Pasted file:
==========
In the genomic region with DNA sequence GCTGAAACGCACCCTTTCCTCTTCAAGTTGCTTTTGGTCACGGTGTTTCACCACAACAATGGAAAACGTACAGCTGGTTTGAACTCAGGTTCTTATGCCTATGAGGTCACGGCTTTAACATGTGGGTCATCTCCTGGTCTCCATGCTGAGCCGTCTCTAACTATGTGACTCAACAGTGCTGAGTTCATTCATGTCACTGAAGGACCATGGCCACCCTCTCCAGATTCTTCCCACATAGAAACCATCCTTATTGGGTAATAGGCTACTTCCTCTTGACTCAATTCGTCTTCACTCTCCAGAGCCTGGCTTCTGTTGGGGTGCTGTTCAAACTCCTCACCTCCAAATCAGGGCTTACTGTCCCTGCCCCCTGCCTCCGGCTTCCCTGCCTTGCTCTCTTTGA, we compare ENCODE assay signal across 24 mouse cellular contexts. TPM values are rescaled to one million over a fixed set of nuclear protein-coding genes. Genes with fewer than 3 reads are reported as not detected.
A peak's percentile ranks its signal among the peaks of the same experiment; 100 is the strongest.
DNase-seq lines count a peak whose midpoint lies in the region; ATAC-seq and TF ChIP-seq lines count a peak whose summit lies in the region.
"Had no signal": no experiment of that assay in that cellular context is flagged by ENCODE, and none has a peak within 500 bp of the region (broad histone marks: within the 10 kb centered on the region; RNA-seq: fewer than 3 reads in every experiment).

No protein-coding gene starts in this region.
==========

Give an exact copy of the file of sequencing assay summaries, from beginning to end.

In the genomic region with DNA sequence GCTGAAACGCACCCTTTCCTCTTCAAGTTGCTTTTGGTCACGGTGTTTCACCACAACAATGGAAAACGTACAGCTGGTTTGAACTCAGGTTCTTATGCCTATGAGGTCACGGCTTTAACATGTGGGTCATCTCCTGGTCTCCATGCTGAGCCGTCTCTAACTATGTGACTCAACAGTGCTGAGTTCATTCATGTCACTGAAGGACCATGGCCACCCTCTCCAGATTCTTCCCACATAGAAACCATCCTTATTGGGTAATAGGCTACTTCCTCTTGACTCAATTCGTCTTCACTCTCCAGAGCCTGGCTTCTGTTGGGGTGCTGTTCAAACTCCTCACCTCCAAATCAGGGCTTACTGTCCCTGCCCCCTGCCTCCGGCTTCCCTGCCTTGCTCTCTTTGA, we compare ENCODE assay signal across 24 mouse cellular contexts. TPM values are rescaled to one million over a fixed set of nuclear protein-coding genes. Genes with fewer than 3 reads are reported as not detected.
A peak's percentile ranks its signal among the peaks of the same experiment; 100 is the strongest.
DNase-seq lines count a peak whose midpoint lies in the region; ATAC-seq and TF ChIP-seq lines count a peak whose summit lies in the region.
"Had no signal": no experiment of that assay in that cellular context is flagged by ENCODE, and none has a peak within 500 bp of the region (broad histone marks: within the 10 kb centered on the region; RNA-seq: fewer than 3 reads in every experiment).

No protein-coding gene starts in this region.